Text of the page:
Artificial vision has been a research hotspot in recent years, and the scientific community has been exploring artificial methods to restore the light-sensing ability of the retina. However, the existing designs are too complicated, and the organic conductive materials used have limited spatial resolution. At the same time, in order to generate and transmit signals, they usually need to be implanted with an additional microelectronic processor, which limits the application of artificial photoreceptors.
As a graduate student at Fudan University, Jing Tang played a key role in conceiving the idea of the NanowireRetina, developing artificial photoreceptors, all while publishing her discovery in Nature Communications in 2018. Tang had successfully developed a new artificial photoreceptor of titanium nanowire arrays modified with gold nanoparticles. The arrays restored the green, blue, and near UV light responses in the retinal ganglion cells (RGCs) of mice with a spatial resolution at 50 µm, which is close to that of normal mice. Moreover, neurons in the primary visual cortex can now respond to light after subretinal implantation of nanowire arrays. Improvement in pupillary light reflex suggests the behavioral recovery of light sensitivity. This breakthrough is also the world's first use of nanowire arrays for retinal implants. This achievement offers a revolutionary approach for the treatment of diseases such as macular degeneration. A new generation of implantable artificial photoreceptors developed based on an artificial retina biomedical device has the potential to help restore vision to blind patients. It therefore opens up the prospect of a new paradigm for retinal prosthesis and neuroprosthetics.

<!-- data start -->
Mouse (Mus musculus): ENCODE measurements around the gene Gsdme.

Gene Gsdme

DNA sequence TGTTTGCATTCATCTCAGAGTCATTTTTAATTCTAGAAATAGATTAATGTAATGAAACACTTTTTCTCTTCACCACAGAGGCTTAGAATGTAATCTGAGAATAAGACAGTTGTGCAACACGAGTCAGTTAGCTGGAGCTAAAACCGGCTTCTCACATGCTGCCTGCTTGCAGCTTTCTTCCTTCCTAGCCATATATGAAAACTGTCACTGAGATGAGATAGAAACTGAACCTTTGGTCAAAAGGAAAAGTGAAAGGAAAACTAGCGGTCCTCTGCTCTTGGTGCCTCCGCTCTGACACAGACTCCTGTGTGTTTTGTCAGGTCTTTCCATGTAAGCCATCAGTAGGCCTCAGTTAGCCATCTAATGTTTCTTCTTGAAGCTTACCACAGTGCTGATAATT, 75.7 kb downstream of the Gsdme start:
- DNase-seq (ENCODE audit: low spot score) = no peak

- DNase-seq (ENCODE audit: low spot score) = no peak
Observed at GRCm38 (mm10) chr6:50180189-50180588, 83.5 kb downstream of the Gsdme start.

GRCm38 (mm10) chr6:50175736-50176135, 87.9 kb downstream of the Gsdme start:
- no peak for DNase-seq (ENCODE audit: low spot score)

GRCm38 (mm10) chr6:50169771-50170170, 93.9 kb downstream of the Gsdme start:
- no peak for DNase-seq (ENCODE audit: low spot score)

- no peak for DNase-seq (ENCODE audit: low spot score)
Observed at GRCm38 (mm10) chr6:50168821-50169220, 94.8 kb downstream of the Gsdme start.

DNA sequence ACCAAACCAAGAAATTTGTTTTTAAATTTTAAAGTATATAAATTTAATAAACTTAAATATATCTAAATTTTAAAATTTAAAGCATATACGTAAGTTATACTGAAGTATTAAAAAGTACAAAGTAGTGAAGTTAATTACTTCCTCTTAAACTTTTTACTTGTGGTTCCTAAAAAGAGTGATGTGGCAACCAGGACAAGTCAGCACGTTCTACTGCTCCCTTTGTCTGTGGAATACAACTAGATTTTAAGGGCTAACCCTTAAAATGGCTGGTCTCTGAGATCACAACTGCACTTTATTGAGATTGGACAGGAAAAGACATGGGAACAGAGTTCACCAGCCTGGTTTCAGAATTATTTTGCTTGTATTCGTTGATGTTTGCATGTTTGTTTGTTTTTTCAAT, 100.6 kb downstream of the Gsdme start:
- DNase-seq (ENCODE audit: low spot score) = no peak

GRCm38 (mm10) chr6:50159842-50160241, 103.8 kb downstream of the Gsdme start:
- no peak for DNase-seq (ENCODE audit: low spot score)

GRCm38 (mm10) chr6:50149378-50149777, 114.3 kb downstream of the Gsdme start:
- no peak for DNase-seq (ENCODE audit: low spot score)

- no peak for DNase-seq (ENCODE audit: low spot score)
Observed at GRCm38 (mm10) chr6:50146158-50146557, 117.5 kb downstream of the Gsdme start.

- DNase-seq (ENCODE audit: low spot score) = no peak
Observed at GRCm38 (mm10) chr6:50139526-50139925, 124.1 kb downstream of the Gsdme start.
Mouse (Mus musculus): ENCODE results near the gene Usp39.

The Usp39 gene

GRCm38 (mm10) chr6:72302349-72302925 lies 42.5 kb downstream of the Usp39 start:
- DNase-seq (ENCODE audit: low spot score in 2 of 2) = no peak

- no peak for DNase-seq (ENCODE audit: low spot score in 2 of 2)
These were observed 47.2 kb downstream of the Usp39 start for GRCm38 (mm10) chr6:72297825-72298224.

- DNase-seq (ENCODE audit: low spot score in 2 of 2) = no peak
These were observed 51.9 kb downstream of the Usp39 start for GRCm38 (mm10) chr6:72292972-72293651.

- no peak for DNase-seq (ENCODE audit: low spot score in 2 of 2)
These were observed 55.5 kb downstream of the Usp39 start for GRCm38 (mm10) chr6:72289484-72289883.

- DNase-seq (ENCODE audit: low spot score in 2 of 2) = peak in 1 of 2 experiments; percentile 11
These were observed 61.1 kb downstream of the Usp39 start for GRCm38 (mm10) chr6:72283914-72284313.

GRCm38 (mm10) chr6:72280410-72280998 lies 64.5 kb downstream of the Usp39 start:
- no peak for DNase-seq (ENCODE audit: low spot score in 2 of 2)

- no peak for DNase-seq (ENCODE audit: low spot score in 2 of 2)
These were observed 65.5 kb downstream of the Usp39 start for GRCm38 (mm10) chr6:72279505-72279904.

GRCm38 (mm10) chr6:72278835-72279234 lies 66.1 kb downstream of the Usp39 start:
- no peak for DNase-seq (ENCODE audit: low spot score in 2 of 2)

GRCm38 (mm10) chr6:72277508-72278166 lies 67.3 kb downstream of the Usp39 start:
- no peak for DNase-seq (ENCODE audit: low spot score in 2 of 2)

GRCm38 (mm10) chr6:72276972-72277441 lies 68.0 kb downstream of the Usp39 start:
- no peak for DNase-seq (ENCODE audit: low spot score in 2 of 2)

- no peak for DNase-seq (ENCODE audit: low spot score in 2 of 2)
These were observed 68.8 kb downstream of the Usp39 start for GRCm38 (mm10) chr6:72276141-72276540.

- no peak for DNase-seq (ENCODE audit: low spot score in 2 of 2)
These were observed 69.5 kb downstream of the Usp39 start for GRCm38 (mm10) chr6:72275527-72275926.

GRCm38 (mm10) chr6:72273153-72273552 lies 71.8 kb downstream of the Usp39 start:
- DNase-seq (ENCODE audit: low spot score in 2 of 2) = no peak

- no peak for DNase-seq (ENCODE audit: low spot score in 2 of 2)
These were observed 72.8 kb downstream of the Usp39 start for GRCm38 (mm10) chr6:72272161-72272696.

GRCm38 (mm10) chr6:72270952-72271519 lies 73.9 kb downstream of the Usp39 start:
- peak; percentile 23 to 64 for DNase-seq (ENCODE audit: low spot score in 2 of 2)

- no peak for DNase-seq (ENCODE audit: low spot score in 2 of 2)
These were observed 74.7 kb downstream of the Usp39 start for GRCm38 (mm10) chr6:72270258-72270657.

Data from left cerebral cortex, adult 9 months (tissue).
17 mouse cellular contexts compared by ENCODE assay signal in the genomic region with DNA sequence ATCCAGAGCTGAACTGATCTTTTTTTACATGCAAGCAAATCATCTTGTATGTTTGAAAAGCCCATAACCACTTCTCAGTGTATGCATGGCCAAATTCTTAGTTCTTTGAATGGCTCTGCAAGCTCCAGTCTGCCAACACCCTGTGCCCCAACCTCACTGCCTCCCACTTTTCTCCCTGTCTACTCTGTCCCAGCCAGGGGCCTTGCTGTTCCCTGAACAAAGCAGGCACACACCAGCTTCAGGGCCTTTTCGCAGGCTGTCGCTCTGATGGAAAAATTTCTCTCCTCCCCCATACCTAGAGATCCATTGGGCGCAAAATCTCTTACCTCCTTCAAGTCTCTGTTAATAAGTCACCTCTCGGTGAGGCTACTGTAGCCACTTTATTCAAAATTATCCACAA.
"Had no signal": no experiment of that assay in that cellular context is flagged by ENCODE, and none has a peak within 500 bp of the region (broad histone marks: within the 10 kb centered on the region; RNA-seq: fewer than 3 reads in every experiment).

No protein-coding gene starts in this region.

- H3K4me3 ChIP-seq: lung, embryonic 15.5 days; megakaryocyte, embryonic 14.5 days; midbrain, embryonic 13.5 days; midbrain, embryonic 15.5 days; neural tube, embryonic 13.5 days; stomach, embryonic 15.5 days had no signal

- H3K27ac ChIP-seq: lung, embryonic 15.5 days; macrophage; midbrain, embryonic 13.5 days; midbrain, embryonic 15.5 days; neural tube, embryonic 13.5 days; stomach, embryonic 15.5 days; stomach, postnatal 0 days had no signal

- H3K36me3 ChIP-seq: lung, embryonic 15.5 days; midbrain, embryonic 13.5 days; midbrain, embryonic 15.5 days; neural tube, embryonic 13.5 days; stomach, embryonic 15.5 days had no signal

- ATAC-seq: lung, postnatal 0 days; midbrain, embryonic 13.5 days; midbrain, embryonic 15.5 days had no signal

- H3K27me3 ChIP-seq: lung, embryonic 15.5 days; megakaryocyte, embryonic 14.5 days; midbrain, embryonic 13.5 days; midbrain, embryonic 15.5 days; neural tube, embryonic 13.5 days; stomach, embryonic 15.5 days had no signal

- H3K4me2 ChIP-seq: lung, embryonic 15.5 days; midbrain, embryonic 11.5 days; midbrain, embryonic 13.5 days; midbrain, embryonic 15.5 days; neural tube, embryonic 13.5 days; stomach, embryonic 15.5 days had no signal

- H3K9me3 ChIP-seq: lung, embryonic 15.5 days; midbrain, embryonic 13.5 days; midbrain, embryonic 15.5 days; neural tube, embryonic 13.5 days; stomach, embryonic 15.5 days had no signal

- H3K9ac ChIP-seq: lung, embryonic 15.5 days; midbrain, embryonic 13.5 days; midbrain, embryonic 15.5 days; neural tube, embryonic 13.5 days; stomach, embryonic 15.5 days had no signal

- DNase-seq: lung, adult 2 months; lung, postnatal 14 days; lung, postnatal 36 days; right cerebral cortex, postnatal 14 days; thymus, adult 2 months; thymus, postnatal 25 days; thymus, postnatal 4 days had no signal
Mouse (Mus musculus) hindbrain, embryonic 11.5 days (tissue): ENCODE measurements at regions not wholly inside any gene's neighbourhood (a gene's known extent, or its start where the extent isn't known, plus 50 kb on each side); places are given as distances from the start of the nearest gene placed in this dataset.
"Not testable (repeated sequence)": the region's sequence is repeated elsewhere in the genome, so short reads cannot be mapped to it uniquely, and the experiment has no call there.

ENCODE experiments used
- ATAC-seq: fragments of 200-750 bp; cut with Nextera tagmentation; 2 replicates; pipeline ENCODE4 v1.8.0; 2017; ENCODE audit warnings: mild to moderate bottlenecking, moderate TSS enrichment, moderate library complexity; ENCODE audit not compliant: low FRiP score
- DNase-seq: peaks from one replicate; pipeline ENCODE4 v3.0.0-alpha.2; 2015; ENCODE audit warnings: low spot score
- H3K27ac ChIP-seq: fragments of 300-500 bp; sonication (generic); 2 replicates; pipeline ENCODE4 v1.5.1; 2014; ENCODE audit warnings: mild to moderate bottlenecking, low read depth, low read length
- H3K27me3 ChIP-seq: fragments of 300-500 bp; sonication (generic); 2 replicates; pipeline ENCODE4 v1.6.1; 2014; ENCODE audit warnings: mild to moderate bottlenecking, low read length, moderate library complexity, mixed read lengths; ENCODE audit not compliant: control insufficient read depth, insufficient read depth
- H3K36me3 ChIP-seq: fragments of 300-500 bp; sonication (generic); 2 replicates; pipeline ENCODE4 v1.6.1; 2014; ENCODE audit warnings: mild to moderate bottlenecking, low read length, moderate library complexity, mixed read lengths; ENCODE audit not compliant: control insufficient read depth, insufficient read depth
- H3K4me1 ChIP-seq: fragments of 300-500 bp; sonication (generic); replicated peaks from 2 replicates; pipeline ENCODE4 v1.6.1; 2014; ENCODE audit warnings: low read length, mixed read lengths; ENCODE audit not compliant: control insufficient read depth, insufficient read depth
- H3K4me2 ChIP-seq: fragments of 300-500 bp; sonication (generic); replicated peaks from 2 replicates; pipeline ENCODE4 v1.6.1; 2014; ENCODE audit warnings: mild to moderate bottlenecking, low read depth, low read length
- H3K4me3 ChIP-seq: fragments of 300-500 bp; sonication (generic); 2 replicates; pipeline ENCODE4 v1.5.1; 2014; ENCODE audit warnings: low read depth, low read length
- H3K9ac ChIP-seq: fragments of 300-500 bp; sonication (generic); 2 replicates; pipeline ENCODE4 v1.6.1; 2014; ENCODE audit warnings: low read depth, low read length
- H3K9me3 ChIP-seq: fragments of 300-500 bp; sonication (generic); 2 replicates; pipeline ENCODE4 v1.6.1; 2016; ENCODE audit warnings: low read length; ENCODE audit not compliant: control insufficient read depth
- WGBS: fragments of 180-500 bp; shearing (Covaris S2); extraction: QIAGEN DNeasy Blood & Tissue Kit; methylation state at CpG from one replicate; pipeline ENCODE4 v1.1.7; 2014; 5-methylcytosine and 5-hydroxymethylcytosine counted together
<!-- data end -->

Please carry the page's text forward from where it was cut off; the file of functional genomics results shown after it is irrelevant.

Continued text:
Currently, Tang is a researcher at Stanford University. In the future, she hopes to become a professor, teaching fundamental courses to both undergraduate and graduate students and inspiring their interest in scientific research. As Tang puts it, “Going forward, I envision three major goals driven by my curiosity: advancing my research, mentoring young scientists, and translating the results of my research into new, valuable technologies to solve problems and help people—I want to find out how we can translate these technologies into actual human clinical therapies.”
Tang graduated from Fudan University with a doctorate degree in chemistry in 2016 and after getting her PhD, Tang performed postdoctoral research jointly at Harvard Medical School and the Koch Institute at MIT. Tang is currently a researcher at Stanford University working on bioinspired materials and devices for health and sustainability.